This highly guarded secret will be made public when trials finish next year and he applies for worldwide patents. In the meantime Nicholson says he is working on refinements which will allow the percentage of ozone to be varied from zero to one hundred percent. Sources close to him also suggest that he is on the verge of using the device to produce gem quality diamonds. He won’t comment on this, but it is understood at the moment that this is a much slower and less cost-effective process. He says he is more interested in a deal with the airlines to deliver ozone to depleted areas of the planet and is prepared to use some of the profits from the diamonds to achieve this. He is already in talks with Richard Branston of Maiden Atlantic and Michael O’Flaherty of Bryan Air.
So, is this the philosopher’s stone or the cold fusion of global warming? We asked a few top people in the field what they knew and thought about Nicholson’s claims for RAM. Scientists at MIT, Oregon were sceptical. They say they’ve been working on a similar device, but the ozone yield is much lower and they haven’t been able to produce diamonds at all. They doubt it is possible to create the pressures needed to produce diamonds using the kind of technology the RAM team describes. They are also doubtful about the performance of the catalysts used to convert oxygen to ozone and vice versa. Professor Alan Bentall, of the Cambridge School of Mines said “This is a load of hype to raise the share price before selling out to some diamond mining company.” and went on to add “On the other hand, if there is anything in it [RAM] then it is a serious threat to the diamond industry and worth a great deal of money. I don’t think he [Carl Nicholson] knows the kind of people he is dealing with.” The jury is still out on what Nicholson will do if the technology actually works, but now the Pandora’s box is well and truly open it is only a matter of time before something serious happens.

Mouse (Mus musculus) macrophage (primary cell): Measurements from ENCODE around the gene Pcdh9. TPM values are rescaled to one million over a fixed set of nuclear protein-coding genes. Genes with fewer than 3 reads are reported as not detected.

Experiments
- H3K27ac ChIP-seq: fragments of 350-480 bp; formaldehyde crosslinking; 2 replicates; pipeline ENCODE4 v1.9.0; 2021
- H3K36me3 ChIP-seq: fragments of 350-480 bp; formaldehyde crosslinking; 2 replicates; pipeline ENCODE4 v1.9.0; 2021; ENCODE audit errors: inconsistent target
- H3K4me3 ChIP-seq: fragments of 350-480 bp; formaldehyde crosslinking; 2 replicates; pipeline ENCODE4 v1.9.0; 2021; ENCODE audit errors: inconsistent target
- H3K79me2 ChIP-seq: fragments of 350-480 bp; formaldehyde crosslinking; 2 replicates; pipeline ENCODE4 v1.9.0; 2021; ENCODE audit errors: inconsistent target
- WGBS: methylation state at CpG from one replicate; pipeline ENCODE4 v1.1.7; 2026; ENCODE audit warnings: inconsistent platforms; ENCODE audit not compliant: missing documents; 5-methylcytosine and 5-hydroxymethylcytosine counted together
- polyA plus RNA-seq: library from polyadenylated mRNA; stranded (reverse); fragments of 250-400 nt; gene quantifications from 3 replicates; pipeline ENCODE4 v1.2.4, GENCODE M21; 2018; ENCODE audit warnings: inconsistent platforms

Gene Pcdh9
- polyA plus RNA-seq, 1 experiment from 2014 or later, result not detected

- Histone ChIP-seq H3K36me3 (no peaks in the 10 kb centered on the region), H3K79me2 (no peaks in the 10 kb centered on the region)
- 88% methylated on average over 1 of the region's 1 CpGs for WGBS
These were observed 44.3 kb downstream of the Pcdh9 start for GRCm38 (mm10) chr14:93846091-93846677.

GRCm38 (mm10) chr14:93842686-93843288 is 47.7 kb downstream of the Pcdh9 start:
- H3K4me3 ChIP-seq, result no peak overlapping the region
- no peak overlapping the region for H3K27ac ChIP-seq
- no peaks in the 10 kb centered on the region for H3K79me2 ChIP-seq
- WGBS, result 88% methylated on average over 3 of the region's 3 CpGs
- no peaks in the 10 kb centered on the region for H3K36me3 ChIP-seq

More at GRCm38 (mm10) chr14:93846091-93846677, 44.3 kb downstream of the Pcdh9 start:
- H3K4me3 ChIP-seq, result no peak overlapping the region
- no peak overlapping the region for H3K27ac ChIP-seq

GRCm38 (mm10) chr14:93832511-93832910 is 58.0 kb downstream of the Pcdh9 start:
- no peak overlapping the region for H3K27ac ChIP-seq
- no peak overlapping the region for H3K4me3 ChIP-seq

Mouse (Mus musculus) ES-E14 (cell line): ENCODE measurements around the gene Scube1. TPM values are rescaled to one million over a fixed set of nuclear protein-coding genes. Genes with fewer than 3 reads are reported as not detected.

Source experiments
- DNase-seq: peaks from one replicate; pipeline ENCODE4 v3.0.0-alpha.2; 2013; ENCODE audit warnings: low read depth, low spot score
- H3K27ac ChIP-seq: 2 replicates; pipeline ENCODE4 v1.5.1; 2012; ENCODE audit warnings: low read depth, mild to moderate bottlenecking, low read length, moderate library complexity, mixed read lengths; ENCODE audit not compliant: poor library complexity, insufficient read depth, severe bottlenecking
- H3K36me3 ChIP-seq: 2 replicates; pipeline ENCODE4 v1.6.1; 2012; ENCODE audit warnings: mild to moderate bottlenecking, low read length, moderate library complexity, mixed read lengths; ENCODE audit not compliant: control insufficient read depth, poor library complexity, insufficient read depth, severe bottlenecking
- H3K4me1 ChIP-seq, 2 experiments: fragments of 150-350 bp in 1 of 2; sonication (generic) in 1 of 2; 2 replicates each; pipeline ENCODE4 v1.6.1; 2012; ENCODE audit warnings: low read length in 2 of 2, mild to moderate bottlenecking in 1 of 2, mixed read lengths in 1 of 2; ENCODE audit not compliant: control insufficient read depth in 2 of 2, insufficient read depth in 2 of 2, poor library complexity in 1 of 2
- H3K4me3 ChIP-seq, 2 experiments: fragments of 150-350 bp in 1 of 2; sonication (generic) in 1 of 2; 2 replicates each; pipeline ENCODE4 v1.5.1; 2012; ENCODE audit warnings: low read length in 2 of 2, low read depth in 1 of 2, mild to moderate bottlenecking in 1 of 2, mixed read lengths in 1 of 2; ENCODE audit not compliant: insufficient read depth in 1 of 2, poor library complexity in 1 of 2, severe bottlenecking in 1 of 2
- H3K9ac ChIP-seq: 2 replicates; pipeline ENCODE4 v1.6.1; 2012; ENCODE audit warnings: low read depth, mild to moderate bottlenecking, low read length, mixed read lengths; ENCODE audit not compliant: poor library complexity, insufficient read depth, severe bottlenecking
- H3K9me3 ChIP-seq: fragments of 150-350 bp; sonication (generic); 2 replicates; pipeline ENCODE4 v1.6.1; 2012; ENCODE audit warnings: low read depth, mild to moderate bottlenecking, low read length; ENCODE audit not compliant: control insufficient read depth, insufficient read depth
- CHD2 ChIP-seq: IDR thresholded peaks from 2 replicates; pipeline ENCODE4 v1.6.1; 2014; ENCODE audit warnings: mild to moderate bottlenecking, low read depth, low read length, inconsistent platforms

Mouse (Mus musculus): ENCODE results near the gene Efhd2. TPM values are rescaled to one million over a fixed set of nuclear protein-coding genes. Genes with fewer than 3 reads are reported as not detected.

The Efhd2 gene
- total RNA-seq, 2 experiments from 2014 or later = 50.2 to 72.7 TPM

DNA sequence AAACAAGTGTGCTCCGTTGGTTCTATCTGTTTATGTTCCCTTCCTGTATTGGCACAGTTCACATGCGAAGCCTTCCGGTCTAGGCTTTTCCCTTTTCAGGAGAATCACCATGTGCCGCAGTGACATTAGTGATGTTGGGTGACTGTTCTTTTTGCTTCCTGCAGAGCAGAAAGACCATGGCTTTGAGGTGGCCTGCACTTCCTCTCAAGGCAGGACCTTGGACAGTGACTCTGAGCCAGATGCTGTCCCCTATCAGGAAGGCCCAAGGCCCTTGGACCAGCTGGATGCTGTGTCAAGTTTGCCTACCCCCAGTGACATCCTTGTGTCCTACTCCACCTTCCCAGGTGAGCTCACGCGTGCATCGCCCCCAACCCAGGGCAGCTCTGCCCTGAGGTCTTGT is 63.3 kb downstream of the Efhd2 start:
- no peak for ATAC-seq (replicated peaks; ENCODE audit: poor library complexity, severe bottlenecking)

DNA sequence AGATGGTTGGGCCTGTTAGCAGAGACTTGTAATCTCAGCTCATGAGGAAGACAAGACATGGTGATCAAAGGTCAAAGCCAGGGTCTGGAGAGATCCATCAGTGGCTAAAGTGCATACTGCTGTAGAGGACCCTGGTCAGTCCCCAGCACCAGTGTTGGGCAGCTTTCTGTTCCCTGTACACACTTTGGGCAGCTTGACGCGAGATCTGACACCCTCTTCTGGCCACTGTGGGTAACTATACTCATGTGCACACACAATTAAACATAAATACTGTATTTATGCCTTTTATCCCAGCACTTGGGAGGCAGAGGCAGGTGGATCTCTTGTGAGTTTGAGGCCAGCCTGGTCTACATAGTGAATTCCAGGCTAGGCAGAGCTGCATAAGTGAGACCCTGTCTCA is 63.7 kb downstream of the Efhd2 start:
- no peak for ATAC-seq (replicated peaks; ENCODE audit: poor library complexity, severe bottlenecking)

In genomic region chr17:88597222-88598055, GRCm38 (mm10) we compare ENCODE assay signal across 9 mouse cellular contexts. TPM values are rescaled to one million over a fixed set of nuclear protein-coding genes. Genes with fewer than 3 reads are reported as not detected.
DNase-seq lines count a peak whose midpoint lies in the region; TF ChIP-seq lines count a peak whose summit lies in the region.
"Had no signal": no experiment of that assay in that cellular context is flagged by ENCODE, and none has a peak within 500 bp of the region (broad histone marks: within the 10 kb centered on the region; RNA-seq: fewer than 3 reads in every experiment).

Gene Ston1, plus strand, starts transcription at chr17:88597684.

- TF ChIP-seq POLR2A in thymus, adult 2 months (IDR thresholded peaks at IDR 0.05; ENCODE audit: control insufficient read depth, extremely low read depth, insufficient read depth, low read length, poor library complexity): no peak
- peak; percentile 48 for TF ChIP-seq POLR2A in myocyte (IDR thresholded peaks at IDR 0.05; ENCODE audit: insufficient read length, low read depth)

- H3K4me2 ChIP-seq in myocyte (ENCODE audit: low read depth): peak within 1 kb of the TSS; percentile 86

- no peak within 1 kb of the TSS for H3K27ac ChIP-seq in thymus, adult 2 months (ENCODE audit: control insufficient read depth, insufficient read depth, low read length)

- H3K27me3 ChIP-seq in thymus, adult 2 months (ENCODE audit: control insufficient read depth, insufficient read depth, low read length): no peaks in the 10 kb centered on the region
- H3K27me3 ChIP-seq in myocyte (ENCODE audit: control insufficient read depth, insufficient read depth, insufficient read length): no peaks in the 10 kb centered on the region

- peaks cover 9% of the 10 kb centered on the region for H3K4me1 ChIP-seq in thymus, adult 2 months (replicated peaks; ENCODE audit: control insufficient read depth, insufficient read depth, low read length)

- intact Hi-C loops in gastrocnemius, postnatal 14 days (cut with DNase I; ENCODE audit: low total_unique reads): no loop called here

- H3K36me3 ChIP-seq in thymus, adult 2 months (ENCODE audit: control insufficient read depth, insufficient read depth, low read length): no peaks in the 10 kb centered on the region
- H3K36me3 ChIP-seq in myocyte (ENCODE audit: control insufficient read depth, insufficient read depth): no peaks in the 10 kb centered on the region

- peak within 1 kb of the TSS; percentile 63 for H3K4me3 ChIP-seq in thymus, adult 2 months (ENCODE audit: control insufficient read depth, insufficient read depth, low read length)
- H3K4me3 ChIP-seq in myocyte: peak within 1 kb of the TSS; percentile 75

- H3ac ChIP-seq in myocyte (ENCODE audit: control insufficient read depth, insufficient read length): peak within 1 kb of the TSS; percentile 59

British Airways crews at the Brighton i360 are demanding parity with their short-haul flight colleagues. “Not only do they get paid more than us, they get more perks, such as foreign travel and discount flights.” said a spokesperson at an emergency meeting convened by the conciliation service ACAS.
Crews are threatening to stop operations with a full complement of “passengers” aloft and leave them there till management agrees to further talks. One senior BA executive was overheard saying “If they think they’ve got us over a barrel by stranding fifty people in an oversize cock ring 160m off the ground they can f*ck right off.” The CEO was unavailable for comment.
The Lord looked upon the land and was pleased with what He saw. It was the Sabbath and the people were resting and giving thanks for all that He had given them. Then He saw a sign saying “Be awesome today!” and was angered by it.